In summary, although mothers and fathers tended to report different forms of activity support, both were associated with higher levels of physical activity among their 9-yr-old daughters. Links between parental support and girls’ activity provide evidence of the predictive validity of the measure of parents’ activity-related parenting practices that was developed for this study. Findings from this study, in combination with what we know about the benefits of physical activity among children and adolescents, suggest that mothers and fathers can play an important role in promoting the physical and emotional well-being of their daughters by encouraging them to be physically active.
Future research could build on this study by examining associations between parental support and children’s activity using more diverse samples and families with alternative living situations (this study included two parent, middle-income, non Hispanic white families), by using a longitudinal design to assess the temporal sequence of parental support and children’ physical activity, by assessing additional domains of parental support, and by using a direct measure of physical activity. Finally, the mearsure of activity-related parenting practices may be useful in future research. For example, the scale could be modified to be completed by children with refrence to their parents, it could be used to asses change in parential practices across time, and it could be used to assess mediation models in intervention research.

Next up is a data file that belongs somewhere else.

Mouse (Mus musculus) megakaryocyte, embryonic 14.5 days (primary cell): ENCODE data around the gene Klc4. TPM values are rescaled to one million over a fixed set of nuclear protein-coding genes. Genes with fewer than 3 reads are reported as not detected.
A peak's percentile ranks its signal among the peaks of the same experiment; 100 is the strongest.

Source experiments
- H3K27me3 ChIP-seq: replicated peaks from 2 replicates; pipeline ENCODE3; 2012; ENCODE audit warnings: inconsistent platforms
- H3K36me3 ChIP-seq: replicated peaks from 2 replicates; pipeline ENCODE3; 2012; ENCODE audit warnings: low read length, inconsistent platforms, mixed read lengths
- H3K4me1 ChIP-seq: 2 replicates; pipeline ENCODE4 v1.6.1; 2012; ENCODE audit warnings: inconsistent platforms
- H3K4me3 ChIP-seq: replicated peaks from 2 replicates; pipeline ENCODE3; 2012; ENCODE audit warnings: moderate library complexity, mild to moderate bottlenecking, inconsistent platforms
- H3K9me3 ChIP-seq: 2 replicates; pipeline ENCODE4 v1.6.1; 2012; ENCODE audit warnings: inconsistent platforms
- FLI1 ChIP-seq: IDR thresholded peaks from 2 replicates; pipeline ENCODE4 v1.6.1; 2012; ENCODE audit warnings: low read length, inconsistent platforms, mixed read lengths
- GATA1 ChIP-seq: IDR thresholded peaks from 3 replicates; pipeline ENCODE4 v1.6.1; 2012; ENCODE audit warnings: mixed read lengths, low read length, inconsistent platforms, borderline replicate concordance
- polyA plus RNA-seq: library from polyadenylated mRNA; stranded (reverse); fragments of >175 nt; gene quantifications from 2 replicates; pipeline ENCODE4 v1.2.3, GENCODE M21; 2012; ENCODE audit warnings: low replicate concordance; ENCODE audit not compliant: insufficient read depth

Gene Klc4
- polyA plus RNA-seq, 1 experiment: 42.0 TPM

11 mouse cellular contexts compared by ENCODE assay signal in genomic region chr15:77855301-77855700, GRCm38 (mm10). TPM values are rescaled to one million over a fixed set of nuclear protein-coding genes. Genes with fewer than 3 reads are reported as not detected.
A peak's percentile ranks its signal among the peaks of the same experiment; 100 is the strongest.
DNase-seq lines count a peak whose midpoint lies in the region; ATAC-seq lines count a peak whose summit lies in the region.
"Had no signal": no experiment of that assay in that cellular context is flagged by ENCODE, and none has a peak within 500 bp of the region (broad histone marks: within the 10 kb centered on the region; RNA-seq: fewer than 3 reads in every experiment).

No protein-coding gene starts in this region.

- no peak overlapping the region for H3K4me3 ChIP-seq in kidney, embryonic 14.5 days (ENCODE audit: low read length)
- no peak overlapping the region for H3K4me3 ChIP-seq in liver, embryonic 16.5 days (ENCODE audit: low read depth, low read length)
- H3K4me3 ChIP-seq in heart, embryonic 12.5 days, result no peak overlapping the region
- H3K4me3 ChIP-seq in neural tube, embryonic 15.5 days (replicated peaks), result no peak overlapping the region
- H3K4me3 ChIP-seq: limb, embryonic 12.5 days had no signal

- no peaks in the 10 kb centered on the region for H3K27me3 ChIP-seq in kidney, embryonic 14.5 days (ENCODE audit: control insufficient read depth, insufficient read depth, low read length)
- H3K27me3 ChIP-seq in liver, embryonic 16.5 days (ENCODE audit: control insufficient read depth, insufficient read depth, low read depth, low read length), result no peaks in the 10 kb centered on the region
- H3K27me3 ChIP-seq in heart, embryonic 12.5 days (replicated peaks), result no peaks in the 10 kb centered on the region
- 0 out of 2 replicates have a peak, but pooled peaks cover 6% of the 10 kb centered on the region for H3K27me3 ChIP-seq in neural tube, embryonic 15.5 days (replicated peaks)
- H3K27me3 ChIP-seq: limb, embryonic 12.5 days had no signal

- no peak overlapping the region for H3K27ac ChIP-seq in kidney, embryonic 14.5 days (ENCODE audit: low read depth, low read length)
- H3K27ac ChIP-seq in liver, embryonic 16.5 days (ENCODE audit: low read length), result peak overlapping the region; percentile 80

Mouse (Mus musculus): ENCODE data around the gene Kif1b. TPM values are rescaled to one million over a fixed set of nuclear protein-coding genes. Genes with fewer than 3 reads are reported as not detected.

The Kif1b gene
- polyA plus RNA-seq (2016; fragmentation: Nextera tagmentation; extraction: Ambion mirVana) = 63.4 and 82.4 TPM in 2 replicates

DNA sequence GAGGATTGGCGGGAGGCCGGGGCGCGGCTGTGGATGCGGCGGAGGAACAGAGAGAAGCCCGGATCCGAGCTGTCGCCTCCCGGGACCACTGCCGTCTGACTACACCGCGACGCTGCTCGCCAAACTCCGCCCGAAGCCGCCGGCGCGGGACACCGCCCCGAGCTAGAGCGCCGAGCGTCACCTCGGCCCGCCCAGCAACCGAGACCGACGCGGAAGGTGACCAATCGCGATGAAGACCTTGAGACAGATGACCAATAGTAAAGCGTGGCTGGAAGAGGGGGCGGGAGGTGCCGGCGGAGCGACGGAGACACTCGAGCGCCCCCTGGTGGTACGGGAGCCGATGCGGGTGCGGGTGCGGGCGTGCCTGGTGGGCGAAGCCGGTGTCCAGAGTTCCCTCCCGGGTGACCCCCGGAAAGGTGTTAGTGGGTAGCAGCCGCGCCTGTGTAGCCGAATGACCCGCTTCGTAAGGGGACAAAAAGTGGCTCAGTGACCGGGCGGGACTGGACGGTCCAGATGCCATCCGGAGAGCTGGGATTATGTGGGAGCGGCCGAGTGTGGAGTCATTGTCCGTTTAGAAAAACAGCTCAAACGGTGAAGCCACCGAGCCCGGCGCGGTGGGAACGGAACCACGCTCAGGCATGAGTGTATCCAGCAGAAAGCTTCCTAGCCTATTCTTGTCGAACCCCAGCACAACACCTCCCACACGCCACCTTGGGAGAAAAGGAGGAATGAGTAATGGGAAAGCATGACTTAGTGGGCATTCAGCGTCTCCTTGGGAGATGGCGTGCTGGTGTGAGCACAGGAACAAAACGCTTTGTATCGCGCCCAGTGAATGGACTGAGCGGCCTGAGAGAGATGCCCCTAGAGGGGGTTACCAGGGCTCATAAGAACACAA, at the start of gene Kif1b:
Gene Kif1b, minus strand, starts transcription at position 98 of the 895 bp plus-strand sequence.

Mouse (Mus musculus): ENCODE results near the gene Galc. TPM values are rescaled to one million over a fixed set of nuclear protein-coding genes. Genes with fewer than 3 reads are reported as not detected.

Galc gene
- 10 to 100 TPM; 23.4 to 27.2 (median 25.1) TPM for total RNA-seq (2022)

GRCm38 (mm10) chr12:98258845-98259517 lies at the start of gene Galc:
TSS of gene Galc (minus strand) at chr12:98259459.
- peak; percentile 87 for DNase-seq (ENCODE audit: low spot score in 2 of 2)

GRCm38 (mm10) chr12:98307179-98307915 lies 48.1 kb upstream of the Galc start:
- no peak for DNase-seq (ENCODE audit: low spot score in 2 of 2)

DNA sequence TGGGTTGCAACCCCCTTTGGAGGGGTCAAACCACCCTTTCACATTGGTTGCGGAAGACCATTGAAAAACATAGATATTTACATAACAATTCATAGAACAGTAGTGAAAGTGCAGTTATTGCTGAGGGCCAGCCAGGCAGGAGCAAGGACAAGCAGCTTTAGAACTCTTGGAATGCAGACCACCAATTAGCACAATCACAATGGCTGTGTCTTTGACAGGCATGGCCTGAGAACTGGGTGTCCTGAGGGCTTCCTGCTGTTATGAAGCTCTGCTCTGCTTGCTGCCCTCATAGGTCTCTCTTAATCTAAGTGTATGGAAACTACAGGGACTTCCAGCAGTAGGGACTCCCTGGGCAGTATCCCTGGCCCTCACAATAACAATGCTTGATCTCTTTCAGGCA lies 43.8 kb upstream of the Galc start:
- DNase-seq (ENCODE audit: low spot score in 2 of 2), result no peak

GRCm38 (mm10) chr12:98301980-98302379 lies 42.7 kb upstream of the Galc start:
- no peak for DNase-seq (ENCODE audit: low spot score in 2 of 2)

The current study was initiated and analysed by the authors. This research was supported by the National Institute of Health grant no. NIH HD 32973. The servicesprovided by the general Clinical Research Center of the Pennsyivania state University are greatly appreciated and supported by NIH Grant M01 RR10732.